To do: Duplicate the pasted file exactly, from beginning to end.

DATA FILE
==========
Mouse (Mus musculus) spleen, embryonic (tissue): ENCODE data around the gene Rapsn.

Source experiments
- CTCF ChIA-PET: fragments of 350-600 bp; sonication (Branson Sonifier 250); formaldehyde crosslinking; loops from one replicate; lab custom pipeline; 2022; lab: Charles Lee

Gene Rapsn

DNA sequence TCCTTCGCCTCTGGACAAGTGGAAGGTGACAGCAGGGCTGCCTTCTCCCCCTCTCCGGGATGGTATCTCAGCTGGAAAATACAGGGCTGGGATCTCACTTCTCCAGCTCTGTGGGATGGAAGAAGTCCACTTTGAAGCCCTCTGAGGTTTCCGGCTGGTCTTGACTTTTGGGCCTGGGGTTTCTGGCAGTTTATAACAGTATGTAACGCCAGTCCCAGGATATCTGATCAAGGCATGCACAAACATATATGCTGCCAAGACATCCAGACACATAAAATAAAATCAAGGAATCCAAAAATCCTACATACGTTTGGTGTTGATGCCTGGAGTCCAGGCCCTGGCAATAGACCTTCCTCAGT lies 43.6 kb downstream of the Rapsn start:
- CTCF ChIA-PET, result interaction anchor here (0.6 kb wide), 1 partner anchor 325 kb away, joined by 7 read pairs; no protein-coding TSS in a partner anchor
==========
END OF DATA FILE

Mouse (Mus musculus) spleen, embryonic (tissue): ENCODE data around the gene Rapsn.

Source experiments
- CTCF ChIA-PET: fragments of 350-600 bp; sonication (Branson Sonifier 250); formaldehyde crosslinking; loops from one replicate; lab custom pipeline; 2022; lab: Charles Lee

Gene Rapsn

DNA sequence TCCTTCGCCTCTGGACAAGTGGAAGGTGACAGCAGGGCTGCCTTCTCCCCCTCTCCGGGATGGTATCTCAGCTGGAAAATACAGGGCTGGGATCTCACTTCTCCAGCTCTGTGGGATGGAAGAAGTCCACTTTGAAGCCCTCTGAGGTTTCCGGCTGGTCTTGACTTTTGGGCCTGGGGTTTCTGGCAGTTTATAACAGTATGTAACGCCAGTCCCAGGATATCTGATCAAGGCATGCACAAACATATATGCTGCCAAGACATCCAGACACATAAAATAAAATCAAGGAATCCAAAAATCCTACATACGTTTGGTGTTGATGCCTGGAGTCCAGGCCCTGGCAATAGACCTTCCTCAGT lies 43.6 kb downstream of the Rapsn start:
- CTCF ChIA-PET, result interaction anchor here (0.6 kb wide), 1 partner anchor 325 kb away, joined by 7 read pairs; no protein-coding TSS in a partner anchor